U.S. meat sector expected to slow down soon

The herd liquidation is expected to be mild and unlikely to close feedlots and packing plants, as occurred in 2011-14

HOUSTON, Texas — North American meat consumption has increased because of population growth, but the latest beef cattle cycle could be slowing, says a Rabobank official.

While Canada’s livestock inventory has been stable for several years, the United States went through a five year expansion that put record amounts of meat on the market.

The U.S. is in for a slowdown, said Don Close of Rabo Agrifinance, and has probably peaked at around 32.7 million cows. Close is forecasting a shallow correction with a reduced herd of about 30 million cows.

“Under a mild liquidation we will see beef cow production stay at 30.5 to 31 million cows. It enables us to preserve the infrastructure, unlike 2011-14 when we were seeing feedyards close and we were losing beef plants,” he said at the International Livestock Congress held in Houston late last month.

There were not enough cattle to fill the plants from 2012-16, and now companies are running six days a week to process the additional supply. There will be no new beef plants to handle the additional supply.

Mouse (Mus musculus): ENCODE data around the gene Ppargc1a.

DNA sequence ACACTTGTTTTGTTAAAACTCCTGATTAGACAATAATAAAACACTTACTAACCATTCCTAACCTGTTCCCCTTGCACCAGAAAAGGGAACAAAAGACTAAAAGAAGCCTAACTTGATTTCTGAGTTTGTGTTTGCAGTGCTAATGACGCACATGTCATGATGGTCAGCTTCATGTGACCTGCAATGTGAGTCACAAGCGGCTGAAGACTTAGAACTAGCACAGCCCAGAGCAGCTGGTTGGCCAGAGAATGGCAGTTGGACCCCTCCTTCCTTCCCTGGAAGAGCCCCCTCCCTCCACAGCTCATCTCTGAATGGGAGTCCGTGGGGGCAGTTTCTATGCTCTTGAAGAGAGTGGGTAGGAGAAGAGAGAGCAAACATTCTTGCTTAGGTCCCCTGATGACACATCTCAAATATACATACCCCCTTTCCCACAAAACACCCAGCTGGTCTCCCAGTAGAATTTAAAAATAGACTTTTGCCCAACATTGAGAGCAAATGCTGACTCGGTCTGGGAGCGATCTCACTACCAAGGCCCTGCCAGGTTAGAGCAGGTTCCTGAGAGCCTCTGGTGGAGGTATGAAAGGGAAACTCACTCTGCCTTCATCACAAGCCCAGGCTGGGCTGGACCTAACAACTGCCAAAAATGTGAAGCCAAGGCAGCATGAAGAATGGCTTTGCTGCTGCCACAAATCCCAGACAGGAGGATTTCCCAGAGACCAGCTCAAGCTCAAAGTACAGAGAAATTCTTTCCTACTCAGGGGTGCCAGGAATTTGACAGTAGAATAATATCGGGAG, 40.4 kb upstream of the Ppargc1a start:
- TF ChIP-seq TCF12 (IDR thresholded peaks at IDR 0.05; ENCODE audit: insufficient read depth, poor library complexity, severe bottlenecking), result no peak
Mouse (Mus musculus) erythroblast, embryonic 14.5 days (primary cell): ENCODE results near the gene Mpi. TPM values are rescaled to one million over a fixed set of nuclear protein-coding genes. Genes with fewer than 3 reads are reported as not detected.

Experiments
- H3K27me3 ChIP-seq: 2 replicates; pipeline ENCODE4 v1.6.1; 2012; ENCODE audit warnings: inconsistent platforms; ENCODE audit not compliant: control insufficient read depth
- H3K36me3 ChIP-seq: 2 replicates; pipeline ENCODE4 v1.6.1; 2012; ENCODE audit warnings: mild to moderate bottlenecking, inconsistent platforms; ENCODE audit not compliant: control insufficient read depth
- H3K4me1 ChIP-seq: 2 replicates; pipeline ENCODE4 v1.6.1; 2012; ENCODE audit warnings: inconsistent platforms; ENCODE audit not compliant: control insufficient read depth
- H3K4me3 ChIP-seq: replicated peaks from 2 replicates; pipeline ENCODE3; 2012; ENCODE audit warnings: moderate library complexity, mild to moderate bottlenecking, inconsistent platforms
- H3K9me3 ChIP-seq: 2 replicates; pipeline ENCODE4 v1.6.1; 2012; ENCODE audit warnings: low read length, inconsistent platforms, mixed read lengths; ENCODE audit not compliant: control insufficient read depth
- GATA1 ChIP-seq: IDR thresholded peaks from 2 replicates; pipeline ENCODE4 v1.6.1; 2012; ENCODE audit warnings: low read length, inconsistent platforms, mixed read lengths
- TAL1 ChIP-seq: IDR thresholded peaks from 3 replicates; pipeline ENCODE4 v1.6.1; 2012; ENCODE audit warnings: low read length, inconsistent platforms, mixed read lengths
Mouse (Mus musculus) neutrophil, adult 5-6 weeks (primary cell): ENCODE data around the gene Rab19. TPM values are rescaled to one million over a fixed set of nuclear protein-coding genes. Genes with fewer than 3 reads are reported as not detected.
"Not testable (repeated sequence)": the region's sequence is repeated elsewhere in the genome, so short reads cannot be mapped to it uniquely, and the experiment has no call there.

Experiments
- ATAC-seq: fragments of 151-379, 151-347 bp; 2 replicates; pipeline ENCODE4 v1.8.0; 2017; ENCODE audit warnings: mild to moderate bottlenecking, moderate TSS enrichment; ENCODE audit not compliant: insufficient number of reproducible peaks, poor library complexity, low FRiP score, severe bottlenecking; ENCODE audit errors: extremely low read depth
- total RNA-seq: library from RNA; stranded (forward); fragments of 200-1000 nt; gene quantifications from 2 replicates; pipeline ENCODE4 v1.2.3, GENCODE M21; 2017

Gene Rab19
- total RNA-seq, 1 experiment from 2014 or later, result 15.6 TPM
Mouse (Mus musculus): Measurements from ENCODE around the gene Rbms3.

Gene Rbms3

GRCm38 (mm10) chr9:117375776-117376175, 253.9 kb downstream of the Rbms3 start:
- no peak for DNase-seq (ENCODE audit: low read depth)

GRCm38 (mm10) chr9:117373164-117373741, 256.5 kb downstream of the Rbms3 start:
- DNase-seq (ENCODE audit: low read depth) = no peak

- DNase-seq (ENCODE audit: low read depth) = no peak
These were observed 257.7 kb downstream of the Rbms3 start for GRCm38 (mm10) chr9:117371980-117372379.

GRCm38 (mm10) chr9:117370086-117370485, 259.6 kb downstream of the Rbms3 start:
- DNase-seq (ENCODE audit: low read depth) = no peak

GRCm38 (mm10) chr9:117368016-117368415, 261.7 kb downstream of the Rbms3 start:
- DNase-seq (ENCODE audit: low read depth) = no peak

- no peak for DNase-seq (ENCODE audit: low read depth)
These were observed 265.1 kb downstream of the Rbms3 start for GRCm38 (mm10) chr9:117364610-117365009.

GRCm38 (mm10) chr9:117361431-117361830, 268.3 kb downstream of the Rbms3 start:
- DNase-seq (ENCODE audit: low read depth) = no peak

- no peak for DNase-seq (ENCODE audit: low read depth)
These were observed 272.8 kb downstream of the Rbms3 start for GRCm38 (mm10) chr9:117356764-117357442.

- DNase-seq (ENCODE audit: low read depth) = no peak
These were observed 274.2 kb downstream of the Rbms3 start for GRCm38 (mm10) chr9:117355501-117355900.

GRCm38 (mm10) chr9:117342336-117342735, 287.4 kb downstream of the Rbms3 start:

“Nobody can get a plant built in time before numbers start to back off again,” he said.

“The oligopoly that the big four packers have and the margins they hold today, it is not in their economic interest to expand. It is going to take an influx of outside money for new players in the industry to break that oligopoly.”

However, smaller players have been able to open new facilities and mergers are occurring.

With plants running at full tilt, U.S. beef production is up three percent, pork is up 4.5 to five percent and broilers are at 2.5 percent growth. This resulted in U.S. per capita meat of 223 pounds, an all time record.

There are also more exports to take up the extra supply if domestic interest should fall.

“If we have that level of confidence on what the production levels of all protein levels are, we can’t take our eye off the ball and focus our attention on what is driving the economy and whether the economy will sustain itself to provide the disposable income to absorb 222 lb.,” he said.

An economic recession could be a damper.

The current growth period started in 2009 and has lasted an unprecedented 120 months.

However, there is high government debt of $22.3 trillion, which translates into a liability of $179,908 for every taxpayer. Interest rates are likely to rise.

Home sales are down and the Federal Reserve reported that seven million car loans are delinquent by three months or more.

Strong exports could take up the extra supply if domestic interest should fall.

“North America is pristinely positioned to be the global supplier of high quality product. That is our space in the market. We can’t compete with the Aussies and the Brazilians if we go low cost, low quality,” he said.

The U.S. exports more than 12 percent of its production compared to countries like New Zealand, Australia and Brazil, where more than half is exported.

Everybody wants to trade with China, but the U.S. does not need that market because of its considerable success in Japan, South Korea, Taiwan and Vietnam.

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